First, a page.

Two ways to prevent treatment overutilization


Explore how using support tools can prevent treatment overutilization.

Given that it is attributed to $158 billion to $226 billion a year in costs to the healthcare system, preventing overutilization is a priority for every payer. Provider organizations participating in value-based care programs also need to curtail overtreatment to earn incentive payments or collect a greater portion of their capitated payment.

While both parties agree on the importance of avoiding overutilization, the devil is in the details. What many provider organizations have discovered is that limiting clinical variation is an excellent strategy to avoid overuse of resources. Although some degree of clinical variation is expected and appropriate, based on the unique needs of patients, excessive costs occur when these variations lead to unwarranted or duplicative tests and treatments. What is also concerning is that a high level of variation has not been shown to improve outcomes, according to a study in the New England Journal of Medicine.

One option is to make more medical evidence available to providers at the point of care to reduce variation. Medical evidence has been positively correlated with improved quality, enhanced patient safety and decreased costs, according to a study in Health Affairs. But with the rapidly growing volume of literature that’s now available electronically, it can be difficult for practicing physicians to stay up-to-date on the most clinically effective treatments. The amount of medical and health-sciences literature published each year increases by more than 9%, and doubles in as few as every eight years.

Having the right tools to ensure the consistent application of effective treatments and expected recovery times is more important than ever. Offering easily interpretable and evidence-based point-of-care decision support tools can help providers take advantage of the most relevant and reliable treatment protocols available, to drive more standardization in care. It just might be the “details” that providers need to effectively reduce overutilization while ensuring high-quality care and rapid successful recoveries.

Bridge the gaps in experience and knowledge

As they have for centuries, physicians rely on their training, experience and intuition when delivering care to patients recovering from an injury or illness. Training, however, can sometimes have gaps, especially concerning recovery expectations. Physicians, outside of a few specialties, are not trained to establish and discuss recovery timelines with patients. Instead, physicians rely on their experience, which may not align with the published evidence and may lead to unnecessary tests or treatments.

When initial diagnostic and treatment regimens prove to be ineffective, or their experience and training is lacking for a certain situation, physicians have few options. Consulting a colleague is one possibility, but that takes additional time that busy physicians do not have at the point of care. Conducting a literature review is another possibility, but it’s also time-consuming and not conducive to efficient workflows. Meanwhile, the patient wants immediate answers.

Physicians may instead opt to experiment with new diagnostic interventions or treatments. In the best cases, the experimentation is effective, allowing the patients to return to health promptly. In other cases though, adhering to evidence-based guidelines would result in more successful clinical outcomes, without overtreatment. Ultimately this leads to improved patient satisfaction, faster recovery times, reduced costs for the payer and increased reimbursement under value-based payment models.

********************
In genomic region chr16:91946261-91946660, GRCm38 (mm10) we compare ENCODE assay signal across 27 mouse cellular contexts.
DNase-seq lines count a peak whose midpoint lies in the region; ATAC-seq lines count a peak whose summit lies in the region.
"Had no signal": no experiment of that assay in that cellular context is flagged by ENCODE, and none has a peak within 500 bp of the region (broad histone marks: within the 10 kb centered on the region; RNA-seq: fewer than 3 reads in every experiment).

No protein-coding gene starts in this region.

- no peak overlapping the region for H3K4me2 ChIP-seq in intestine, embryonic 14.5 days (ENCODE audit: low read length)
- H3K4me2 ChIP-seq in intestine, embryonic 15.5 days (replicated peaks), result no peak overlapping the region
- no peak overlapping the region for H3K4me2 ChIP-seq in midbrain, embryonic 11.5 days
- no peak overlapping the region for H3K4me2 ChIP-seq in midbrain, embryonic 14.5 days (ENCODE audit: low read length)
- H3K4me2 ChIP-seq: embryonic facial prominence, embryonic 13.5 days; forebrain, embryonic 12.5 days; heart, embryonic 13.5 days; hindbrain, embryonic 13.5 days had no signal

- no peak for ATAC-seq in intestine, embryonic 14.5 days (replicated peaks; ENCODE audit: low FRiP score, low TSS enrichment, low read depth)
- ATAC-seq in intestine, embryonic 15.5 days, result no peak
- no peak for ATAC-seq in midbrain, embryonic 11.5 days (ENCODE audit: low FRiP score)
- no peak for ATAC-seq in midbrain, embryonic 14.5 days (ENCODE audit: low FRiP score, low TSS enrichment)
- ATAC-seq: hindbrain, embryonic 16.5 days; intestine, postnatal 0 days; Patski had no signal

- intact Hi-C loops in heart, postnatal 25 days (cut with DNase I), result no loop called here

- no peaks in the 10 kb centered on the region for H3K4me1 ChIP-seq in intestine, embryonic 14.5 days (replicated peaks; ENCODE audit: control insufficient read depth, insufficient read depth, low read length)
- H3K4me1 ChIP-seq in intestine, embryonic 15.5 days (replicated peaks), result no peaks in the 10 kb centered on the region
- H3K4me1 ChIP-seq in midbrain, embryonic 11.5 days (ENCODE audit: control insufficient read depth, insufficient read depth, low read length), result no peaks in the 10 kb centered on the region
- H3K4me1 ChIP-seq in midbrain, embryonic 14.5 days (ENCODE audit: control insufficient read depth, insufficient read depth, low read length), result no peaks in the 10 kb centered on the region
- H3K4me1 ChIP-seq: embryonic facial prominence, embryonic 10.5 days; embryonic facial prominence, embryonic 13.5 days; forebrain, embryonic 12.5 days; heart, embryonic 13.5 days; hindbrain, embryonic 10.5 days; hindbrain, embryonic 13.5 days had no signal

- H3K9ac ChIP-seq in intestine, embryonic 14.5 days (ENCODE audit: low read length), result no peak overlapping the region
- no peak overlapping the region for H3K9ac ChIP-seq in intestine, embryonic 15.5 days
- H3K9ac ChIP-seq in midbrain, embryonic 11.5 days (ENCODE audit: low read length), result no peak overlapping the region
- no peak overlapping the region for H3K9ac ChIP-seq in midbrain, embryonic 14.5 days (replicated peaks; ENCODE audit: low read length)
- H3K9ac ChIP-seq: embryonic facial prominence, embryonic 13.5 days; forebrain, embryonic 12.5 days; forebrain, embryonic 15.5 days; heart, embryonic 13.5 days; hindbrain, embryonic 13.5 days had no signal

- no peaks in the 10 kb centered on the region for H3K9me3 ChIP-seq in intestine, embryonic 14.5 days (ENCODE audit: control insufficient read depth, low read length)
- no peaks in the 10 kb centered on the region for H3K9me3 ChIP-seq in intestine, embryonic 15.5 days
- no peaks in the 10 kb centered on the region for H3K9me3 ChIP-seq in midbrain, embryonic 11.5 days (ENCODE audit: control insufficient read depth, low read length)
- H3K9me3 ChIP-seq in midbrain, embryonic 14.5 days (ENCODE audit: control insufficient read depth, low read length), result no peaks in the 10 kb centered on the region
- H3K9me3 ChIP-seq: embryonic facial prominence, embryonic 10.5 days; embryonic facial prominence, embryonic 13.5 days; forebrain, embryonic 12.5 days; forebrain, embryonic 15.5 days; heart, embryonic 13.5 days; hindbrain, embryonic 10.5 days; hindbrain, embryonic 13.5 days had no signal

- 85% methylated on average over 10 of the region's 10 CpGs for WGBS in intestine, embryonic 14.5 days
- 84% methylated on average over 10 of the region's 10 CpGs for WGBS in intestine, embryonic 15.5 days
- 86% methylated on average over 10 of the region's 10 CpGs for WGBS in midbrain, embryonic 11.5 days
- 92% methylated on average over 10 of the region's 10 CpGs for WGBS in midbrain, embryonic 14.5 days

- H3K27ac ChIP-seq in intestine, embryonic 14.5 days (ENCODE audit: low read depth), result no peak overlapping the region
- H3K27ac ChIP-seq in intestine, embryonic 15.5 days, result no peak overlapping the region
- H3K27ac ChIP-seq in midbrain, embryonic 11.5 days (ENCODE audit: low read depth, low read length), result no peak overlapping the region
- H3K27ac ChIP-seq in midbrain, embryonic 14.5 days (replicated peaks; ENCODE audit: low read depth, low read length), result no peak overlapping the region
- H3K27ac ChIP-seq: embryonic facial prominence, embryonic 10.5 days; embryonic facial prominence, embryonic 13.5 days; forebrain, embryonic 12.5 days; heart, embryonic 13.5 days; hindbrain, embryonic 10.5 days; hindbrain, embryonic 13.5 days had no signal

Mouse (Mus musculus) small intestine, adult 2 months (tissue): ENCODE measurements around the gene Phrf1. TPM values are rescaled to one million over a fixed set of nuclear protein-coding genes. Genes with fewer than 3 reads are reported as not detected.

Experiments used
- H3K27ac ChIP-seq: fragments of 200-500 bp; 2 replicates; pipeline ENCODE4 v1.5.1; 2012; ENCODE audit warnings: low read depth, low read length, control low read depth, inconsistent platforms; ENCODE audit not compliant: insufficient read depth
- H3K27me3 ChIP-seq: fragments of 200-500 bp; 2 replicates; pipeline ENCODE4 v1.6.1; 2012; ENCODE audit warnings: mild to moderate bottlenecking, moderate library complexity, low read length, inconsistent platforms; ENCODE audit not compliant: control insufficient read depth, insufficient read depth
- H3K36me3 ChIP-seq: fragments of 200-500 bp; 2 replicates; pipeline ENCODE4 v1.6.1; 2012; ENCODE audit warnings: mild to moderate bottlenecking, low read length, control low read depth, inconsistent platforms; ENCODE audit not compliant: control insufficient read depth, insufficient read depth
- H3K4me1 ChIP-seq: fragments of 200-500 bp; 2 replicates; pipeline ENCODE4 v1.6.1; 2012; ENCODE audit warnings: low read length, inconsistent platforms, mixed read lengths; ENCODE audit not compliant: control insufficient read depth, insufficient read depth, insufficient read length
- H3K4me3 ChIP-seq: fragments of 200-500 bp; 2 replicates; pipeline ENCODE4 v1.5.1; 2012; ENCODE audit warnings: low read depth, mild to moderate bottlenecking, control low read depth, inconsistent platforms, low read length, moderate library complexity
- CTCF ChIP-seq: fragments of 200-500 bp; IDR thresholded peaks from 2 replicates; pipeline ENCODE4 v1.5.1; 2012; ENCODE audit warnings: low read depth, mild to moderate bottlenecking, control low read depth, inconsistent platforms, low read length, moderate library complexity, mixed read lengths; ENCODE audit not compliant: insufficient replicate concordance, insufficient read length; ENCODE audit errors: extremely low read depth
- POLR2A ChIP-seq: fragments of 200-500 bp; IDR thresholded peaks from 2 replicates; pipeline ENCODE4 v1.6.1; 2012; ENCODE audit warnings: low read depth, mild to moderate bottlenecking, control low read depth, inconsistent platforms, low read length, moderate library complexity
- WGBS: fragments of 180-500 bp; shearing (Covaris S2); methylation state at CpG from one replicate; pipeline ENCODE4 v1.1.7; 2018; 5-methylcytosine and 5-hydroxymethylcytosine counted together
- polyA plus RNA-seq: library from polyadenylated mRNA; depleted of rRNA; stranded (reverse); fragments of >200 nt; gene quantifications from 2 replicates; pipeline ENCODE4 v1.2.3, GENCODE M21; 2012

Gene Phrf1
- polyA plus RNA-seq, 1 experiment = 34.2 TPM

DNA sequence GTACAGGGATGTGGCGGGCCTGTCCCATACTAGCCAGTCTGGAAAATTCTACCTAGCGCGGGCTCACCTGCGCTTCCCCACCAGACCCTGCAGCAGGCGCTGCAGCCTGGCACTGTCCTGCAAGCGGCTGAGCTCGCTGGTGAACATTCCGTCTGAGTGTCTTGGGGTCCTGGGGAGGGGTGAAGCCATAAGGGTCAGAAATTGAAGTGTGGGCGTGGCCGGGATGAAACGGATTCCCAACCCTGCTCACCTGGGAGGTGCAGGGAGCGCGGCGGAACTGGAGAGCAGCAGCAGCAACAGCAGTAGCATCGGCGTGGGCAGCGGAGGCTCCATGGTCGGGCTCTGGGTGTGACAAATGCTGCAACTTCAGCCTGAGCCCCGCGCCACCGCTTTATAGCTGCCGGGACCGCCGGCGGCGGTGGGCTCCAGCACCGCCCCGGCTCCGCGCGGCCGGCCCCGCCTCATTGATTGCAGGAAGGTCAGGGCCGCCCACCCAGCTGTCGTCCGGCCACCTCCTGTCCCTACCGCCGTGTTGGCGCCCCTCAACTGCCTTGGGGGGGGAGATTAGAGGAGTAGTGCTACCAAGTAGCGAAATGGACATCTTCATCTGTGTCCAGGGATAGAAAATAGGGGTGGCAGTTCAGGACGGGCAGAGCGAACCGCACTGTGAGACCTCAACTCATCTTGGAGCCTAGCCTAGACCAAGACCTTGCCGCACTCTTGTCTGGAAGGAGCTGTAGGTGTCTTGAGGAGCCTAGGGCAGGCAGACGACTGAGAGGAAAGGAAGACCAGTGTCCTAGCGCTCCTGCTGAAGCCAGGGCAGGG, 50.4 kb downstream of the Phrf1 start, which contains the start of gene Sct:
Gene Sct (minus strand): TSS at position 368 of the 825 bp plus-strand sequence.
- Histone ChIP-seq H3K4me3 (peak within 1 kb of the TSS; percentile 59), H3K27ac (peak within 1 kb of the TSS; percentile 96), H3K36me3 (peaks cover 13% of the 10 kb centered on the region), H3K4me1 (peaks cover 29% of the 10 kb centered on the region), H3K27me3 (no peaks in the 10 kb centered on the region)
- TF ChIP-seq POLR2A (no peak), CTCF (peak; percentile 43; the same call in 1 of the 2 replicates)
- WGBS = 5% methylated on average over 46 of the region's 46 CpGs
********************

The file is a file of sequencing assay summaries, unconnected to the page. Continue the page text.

Next: Utilize proven data



Utilize proven data for better outcomes

Physicians clearly need reliable, evidence-based point-of-care tools that can quickly deliver clinical guidelines that take into account unique patient factors. Equally important is a physician’s access to illness and injury duration tables that are informed by population data and refined by expert medical consensus. With objective duration information in hand, physicians can set realistic expectations for patient recoveries and avoid common missteps, such as unnecessary activity restrictions and wasting time and resources on treatments unlikely to contribute to recovery.

When these decision-support tools are integrated with the electronic health record, physicians can access recent tests and procedures that help encourage standardization, reduce unnecessary duplication and facilitate better coordination. Likewise, each provider in that patient’s care team who has access to the evidence-based tools can also pursue a consistent, proven treatment plan.

At the point of care, where it is most needed, physicians can review physiological duration estimates and guidelines to help patients return to work or normal activities safely and efficiently. To improve performance, physicians can leverage a robust analytic framework to benchmark clinical outcomes against real-world case data at the diagnostic group or code level for even more insight into utilization and variation.

Following established clinical guidelines and utilizing recovery duration tables and analytics enables physicians to more efficiently pursue a proven care path that helps individuals return to full health and activity faster without receiving care that is unlikely to improve their outcomes. Combined, evidence-based decision support and actionable clinical intelligence at the point of care is a win for the physician, the payer and the patient.


Joe Guerriero is senior vice president of MDGuidelines at ReedGroup.

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